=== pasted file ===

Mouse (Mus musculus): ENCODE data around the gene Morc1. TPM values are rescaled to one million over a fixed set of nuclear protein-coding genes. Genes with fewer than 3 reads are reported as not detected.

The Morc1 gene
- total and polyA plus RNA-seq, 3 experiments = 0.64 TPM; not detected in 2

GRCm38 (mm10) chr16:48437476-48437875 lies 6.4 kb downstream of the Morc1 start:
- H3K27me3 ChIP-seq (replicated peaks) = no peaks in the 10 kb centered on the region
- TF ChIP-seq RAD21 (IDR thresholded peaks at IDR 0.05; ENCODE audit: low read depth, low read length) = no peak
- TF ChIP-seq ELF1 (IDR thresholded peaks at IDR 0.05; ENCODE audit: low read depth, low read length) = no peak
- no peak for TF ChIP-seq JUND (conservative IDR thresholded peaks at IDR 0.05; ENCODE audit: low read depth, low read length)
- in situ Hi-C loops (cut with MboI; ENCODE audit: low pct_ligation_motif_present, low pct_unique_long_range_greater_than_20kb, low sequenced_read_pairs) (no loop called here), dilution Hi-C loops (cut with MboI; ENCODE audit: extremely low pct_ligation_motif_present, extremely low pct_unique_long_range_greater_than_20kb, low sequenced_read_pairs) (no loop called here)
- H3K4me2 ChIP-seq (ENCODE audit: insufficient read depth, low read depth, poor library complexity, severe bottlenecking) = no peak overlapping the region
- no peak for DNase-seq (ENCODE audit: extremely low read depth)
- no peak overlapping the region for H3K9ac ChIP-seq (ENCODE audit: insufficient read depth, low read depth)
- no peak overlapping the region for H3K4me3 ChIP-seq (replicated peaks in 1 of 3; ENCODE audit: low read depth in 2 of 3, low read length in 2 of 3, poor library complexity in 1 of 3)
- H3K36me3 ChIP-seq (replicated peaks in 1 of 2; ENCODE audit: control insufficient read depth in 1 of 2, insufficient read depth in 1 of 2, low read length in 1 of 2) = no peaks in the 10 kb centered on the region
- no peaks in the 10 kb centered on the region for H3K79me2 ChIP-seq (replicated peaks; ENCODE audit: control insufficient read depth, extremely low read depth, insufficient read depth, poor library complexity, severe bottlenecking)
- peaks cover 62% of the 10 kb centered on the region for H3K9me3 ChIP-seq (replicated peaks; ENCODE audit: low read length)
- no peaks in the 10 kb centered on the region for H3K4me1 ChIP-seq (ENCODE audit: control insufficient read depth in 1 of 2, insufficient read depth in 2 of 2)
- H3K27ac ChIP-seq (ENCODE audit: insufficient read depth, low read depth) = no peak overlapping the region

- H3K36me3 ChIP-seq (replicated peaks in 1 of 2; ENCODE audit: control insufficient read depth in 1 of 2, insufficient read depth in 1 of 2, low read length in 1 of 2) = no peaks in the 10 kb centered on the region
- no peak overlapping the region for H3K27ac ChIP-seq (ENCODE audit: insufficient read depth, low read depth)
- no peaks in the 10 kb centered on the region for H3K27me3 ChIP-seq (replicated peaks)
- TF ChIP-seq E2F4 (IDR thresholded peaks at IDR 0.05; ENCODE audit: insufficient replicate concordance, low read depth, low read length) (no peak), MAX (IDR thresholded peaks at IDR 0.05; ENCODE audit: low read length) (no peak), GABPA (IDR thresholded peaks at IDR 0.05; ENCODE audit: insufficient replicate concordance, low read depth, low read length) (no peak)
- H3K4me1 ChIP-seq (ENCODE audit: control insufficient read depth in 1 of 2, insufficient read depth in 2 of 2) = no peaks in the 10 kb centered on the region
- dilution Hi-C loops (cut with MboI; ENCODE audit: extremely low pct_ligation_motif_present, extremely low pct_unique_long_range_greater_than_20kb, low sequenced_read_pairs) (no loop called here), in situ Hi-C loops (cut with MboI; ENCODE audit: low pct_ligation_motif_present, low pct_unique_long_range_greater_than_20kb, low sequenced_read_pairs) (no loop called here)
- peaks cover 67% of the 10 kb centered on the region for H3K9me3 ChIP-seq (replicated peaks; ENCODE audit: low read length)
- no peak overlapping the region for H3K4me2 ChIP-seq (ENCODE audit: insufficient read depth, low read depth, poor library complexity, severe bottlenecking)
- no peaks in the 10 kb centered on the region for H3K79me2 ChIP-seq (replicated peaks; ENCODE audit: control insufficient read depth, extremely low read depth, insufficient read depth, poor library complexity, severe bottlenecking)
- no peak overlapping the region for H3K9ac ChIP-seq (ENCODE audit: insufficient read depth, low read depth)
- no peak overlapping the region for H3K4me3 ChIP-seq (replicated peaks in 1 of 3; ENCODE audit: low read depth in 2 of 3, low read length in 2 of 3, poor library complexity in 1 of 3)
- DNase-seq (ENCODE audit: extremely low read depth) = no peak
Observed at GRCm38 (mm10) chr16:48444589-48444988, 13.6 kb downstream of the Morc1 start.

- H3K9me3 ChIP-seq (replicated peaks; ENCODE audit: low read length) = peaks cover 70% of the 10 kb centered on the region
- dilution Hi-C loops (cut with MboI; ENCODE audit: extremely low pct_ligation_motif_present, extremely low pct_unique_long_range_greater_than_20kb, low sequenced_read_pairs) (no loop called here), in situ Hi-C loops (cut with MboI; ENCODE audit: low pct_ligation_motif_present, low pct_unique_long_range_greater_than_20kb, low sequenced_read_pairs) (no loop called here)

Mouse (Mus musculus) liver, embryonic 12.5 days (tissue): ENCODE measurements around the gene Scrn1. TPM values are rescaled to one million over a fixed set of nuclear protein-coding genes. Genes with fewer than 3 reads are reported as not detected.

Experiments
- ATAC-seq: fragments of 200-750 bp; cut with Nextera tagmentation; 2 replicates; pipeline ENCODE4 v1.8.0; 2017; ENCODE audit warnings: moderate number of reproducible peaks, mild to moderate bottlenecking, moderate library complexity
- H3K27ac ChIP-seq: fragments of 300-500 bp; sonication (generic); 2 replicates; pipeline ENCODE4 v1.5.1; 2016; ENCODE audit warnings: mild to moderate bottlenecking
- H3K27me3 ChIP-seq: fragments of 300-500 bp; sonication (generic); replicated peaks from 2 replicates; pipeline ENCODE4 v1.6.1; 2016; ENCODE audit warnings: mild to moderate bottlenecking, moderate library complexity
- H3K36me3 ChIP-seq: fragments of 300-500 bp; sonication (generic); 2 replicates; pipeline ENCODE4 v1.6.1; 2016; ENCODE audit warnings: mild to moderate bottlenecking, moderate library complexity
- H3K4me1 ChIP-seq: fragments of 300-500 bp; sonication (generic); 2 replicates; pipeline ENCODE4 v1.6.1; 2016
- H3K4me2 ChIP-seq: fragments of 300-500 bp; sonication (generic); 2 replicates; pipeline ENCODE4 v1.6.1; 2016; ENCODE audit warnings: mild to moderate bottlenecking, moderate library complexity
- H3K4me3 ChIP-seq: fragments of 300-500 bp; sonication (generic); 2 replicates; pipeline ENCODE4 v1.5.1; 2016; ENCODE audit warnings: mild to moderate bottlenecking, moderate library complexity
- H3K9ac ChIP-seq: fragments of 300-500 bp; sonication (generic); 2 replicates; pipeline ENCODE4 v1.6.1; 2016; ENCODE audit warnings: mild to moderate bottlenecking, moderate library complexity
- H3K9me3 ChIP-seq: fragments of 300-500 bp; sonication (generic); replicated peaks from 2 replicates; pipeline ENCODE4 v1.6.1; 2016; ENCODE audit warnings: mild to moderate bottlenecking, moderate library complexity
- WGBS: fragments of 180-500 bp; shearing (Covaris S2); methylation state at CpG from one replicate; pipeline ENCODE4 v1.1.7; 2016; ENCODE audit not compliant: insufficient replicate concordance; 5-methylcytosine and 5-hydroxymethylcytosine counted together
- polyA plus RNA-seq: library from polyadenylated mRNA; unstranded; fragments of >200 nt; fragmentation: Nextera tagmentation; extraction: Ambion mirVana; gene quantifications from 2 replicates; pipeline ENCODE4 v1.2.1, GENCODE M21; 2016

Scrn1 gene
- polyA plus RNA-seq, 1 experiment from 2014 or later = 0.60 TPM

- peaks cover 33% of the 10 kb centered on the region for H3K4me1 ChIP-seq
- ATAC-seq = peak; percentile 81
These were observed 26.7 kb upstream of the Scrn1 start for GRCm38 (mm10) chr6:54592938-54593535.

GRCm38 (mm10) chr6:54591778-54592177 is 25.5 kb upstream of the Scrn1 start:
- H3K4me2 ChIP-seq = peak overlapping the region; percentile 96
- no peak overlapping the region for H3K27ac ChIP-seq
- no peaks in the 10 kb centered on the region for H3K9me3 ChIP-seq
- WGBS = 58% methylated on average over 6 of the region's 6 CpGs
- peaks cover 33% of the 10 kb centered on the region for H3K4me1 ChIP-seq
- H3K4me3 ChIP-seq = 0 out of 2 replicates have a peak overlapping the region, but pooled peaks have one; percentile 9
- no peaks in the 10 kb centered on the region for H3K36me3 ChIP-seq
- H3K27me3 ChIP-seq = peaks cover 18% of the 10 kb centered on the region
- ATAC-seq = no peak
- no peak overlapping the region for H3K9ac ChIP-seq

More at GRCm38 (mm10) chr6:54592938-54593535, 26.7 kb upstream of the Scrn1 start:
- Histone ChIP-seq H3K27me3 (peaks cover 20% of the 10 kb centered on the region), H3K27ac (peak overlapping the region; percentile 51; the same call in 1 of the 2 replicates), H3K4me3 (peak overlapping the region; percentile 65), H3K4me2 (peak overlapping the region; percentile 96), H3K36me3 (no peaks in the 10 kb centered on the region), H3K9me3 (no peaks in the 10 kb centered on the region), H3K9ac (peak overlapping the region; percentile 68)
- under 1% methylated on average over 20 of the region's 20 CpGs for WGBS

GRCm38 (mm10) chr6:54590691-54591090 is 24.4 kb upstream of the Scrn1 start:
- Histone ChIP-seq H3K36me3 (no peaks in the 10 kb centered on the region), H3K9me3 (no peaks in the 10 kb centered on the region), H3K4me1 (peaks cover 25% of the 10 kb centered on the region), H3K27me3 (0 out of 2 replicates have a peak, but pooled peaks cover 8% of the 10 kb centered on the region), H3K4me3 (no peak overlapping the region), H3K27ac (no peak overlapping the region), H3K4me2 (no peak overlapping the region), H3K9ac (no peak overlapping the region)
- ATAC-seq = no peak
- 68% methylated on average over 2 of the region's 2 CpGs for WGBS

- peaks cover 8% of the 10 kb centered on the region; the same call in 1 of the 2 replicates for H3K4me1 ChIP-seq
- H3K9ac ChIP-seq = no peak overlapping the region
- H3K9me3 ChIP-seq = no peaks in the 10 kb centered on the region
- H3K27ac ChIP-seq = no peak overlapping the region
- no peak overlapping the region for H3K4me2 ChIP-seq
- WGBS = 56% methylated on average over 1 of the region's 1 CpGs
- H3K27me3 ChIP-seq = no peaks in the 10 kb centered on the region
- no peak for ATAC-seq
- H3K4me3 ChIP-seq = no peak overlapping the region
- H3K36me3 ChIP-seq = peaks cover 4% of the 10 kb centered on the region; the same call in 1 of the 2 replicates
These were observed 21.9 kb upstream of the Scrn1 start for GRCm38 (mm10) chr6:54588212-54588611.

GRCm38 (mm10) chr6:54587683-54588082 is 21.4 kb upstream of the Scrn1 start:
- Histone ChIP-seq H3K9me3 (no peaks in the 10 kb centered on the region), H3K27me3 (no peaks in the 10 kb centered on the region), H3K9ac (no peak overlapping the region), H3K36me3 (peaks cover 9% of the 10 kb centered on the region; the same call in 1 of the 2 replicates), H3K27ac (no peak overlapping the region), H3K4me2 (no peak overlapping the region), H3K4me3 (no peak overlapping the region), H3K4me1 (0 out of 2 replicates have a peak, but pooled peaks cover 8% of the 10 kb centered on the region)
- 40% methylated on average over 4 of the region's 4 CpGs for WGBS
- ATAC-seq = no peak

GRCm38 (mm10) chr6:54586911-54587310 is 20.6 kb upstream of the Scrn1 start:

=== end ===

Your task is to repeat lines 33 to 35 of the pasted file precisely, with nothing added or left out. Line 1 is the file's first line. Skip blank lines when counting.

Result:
- dilution Hi-C loops (cut with MboI; ENCODE audit: extremely low pct_ligation_motif_present, extremely low pct_unique_long_range_greater_than_20kb, low sequenced_read_pairs) (no loop called here), in situ Hi-C loops (cut with MboI; ENCODE audit: low pct_ligation_motif_present, low pct_unique_long_range_greater_than_20kb, low sequenced_read_pairs) (no loop called here)

Mouse (Mus musculus) liver, embryonic 12.5 days (tissue): ENCODE measurements around the gene Scrn1. TPM values are rescaled to one million over a fixed set of nuclear protein-coding genes. Genes with fewer than 3 reads are reported as not detected.

Experiments